Make no mistake, this is about as elegant an unboxing as I’ve experienced in the hobby, and makes the presentations of most other high-end portable products, let alone cables, pale by comparison.  

But all would be for nought if the product itself didn’t live up to expectations, and so this is what you’re really buying for the money:

  • Triple bespoke premium gold conductors: gold-plated silver, gold-plated copper, and gold silver alloy
  • 4 wire, 23awg configuration in a 9-core individually-enamelled, cryogenically-treated, multi-sized Litz design
  • Kevlar core with high-dispersion geometry
  • Ultra-soft sheathing 
  • Elaborately-designed and CNC’d customised connectors and Y-split hardware  

If you’re of the view that thicker gauge and visible shielding invariably means better performance, your first thought when removing Adam from its pouch could well be one of scepticism. Physically, Adam is not dissimilar to Raphael, with an almost identical strand count and gauge, though its hardware is larger and more elaborate, and the mix of materials more premium.  

This is not a ‘slight’ cable by any means, but nor is it finger-thick and unwieldly. The braids are just tight enough to stay linked without deforming, and loose enough to stay supple and kink-free. Build quality is superb, and you can only admire the patience it must have taken to design and produce Eletech’s now-iconic Y-split and 4.4mm connectors – updated with an all-new and original inlay motif.

The real advantage of erring on lighter and thinner, however, is in the wearing. Slip Adam’s gently-sloping clear guides around your ears and the cable almost disappears, exerting little to no pressure on the IEMs themselves. If comfort on your commute is what you’re after – and you’re brave enough to take a cable this expensive on a train – Adam will serve you very well indeed.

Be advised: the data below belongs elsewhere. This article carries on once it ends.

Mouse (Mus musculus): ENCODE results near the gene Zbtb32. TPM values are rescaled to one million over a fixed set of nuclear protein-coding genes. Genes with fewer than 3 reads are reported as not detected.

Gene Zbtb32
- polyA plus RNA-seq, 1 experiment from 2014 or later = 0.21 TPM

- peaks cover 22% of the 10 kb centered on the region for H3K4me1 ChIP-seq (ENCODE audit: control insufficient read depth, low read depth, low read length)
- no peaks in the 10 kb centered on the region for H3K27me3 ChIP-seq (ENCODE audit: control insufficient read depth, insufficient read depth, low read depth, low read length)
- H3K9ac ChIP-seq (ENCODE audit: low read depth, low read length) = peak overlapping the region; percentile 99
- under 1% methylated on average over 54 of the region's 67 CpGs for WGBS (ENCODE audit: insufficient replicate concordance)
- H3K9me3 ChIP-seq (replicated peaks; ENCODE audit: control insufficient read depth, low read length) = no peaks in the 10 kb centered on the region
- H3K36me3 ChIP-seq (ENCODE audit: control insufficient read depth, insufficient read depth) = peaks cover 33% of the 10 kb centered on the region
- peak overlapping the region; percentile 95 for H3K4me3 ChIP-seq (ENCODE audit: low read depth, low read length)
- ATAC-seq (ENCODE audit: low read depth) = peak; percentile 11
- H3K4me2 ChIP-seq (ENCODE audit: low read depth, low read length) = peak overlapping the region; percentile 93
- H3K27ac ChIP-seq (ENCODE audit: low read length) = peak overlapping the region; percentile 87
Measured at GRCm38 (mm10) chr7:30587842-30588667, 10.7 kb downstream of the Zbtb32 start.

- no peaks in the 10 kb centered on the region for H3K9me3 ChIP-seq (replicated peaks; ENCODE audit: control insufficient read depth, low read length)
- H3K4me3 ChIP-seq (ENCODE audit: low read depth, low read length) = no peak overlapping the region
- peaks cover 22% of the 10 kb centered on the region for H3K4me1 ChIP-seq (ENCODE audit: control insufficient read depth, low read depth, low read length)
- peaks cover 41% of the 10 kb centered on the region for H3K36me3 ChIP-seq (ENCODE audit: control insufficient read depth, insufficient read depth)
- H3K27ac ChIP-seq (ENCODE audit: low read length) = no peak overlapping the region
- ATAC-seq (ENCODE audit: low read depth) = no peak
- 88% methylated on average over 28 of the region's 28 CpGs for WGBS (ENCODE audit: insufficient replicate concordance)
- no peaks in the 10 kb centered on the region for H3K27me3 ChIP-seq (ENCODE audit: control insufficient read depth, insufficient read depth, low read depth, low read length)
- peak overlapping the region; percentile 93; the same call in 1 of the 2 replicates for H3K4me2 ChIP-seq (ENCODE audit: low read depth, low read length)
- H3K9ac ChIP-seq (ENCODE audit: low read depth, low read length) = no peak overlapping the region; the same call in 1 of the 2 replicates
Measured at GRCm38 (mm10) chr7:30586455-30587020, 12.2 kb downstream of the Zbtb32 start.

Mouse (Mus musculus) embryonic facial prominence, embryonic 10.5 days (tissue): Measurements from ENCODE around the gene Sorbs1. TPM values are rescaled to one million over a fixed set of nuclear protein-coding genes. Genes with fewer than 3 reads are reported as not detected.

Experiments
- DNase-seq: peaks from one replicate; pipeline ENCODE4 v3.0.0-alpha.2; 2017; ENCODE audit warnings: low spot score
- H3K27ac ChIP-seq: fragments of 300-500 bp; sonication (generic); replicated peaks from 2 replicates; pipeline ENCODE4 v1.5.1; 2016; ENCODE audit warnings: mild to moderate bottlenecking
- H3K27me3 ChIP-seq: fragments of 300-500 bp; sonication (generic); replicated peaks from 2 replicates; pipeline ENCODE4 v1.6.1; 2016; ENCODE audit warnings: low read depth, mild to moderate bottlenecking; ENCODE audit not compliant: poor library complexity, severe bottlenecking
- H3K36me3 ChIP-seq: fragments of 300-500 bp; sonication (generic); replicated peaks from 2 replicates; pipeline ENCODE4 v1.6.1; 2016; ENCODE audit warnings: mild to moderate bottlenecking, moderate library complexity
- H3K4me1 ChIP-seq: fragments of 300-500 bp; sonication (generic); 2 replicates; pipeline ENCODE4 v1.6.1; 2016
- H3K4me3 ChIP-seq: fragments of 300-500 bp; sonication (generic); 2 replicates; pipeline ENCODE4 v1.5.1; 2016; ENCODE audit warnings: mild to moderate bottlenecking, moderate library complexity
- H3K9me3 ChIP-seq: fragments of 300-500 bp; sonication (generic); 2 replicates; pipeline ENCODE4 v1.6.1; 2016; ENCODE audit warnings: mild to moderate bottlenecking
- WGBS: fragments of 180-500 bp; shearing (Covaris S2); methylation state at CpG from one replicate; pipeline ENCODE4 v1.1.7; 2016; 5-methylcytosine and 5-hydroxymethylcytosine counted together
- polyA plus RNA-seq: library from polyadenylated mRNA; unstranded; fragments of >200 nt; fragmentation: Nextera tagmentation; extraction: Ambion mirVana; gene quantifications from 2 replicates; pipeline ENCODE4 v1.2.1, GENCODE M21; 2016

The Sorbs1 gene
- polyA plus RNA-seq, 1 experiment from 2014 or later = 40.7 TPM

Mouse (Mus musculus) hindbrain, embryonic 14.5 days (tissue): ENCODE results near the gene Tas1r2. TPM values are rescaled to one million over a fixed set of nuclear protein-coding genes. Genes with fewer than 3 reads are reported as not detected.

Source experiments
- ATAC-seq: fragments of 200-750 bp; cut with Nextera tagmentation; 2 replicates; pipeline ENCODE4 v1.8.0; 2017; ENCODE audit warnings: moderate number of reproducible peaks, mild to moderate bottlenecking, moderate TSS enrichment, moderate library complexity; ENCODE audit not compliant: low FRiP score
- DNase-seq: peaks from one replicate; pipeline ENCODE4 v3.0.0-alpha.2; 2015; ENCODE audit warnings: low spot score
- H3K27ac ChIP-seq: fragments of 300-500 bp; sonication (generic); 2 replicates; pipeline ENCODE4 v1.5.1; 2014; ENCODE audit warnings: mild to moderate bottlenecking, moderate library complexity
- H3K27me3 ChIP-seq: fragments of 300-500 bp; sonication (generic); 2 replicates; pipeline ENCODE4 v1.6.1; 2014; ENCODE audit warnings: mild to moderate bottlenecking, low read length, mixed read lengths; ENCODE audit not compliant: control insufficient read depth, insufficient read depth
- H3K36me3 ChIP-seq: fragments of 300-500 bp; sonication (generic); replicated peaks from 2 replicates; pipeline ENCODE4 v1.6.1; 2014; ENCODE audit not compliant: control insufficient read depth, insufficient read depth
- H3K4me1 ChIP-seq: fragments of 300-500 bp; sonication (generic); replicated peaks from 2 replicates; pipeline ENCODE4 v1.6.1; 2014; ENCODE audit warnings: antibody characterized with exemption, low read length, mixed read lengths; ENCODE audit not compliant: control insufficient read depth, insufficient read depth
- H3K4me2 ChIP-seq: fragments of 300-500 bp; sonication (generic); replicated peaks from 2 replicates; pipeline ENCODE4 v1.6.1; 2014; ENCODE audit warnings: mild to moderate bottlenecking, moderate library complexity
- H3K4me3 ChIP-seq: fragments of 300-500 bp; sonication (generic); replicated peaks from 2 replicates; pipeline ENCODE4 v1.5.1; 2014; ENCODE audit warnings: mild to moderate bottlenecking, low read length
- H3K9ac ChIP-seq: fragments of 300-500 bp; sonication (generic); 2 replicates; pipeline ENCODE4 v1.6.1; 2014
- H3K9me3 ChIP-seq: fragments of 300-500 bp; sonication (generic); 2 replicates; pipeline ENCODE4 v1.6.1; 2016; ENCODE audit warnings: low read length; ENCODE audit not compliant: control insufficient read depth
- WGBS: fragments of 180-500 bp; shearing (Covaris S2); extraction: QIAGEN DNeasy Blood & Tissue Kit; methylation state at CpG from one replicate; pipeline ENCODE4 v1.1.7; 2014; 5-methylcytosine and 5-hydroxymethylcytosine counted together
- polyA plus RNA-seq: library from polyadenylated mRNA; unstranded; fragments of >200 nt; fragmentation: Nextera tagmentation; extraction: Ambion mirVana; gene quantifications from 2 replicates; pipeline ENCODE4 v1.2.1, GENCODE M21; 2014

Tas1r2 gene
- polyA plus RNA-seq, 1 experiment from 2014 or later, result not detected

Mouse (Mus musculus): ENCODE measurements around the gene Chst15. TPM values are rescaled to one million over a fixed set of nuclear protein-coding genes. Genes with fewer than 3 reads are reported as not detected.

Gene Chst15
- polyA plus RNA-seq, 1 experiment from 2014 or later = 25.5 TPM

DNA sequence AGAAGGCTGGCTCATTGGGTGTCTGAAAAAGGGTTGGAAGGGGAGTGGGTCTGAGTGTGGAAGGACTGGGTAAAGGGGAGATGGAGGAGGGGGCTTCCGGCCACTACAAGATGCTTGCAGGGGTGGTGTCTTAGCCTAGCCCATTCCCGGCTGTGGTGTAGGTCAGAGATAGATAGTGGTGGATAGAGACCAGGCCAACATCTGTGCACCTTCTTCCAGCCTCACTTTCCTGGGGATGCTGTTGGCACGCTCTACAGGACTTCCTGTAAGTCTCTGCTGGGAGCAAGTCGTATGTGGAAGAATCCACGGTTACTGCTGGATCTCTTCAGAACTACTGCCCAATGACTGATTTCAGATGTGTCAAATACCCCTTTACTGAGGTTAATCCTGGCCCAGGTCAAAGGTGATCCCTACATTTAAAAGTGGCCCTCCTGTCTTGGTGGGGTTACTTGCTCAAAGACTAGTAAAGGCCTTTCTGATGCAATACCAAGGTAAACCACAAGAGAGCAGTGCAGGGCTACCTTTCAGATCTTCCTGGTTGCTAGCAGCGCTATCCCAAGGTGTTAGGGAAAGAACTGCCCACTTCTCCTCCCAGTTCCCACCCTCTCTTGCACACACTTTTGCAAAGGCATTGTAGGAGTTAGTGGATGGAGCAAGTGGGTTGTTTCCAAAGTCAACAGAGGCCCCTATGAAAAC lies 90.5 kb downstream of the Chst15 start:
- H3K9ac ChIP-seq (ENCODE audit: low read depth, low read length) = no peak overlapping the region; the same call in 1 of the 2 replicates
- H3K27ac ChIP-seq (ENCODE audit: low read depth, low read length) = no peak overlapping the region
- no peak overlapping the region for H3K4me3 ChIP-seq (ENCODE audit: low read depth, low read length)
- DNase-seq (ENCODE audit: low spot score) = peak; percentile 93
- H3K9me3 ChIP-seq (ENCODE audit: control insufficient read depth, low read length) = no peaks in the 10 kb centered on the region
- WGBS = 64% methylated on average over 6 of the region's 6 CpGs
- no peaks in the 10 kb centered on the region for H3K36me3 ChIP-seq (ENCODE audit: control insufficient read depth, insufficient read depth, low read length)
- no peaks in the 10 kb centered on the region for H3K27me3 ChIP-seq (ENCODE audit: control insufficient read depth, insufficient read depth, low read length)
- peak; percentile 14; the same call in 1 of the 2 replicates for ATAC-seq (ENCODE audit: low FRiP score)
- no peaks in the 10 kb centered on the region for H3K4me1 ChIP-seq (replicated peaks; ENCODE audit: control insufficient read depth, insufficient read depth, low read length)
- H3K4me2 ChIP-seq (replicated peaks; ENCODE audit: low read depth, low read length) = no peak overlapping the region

Continue to sound impressions…

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ABOUT AUTHOR

Guy Lerner

Guy Lerner

An avid photographer and writer 'in real life', Guy's passion for music and technology created the perfect storm for his love of portable audio. When he's not playing with the latest and greatest head-fi gear, he prefers to spend time away from the hobby with his two (almost) grown kids and wife in the breathtaking city of Cape Town, and traveling around his native South Africa.

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2 Responses

  1. Could you offer some more specifics with regard to the comparison, for example which among the 3 (FTS, Orphys, SOA) has the most resolution, where specifically(low end, highs, etc)? How do the stages differ? What about positioning, is it a mid forward cable, how does it compare to the others in that regard?

    thanks

    1. Sure, I would say it’s. ore or less on par with FTS and Orphy when it comes to resolution, and mainly in the mids (although there’s a resolution boost across the spectrum from how clean it makes the sound). It doesn’t have quite as low a noise floor as the other two, but it’s very close – at this level we’re talking barely perceptible levels of difference. It mostly comes down to tonality: the PWA cables are more aggressive in their colouration, where SoA will be closer to the sound profile of the IEM and source you plug it in to. And no, I wouldn’t say it’s mid-forward necessarily but it improves midrange clarity.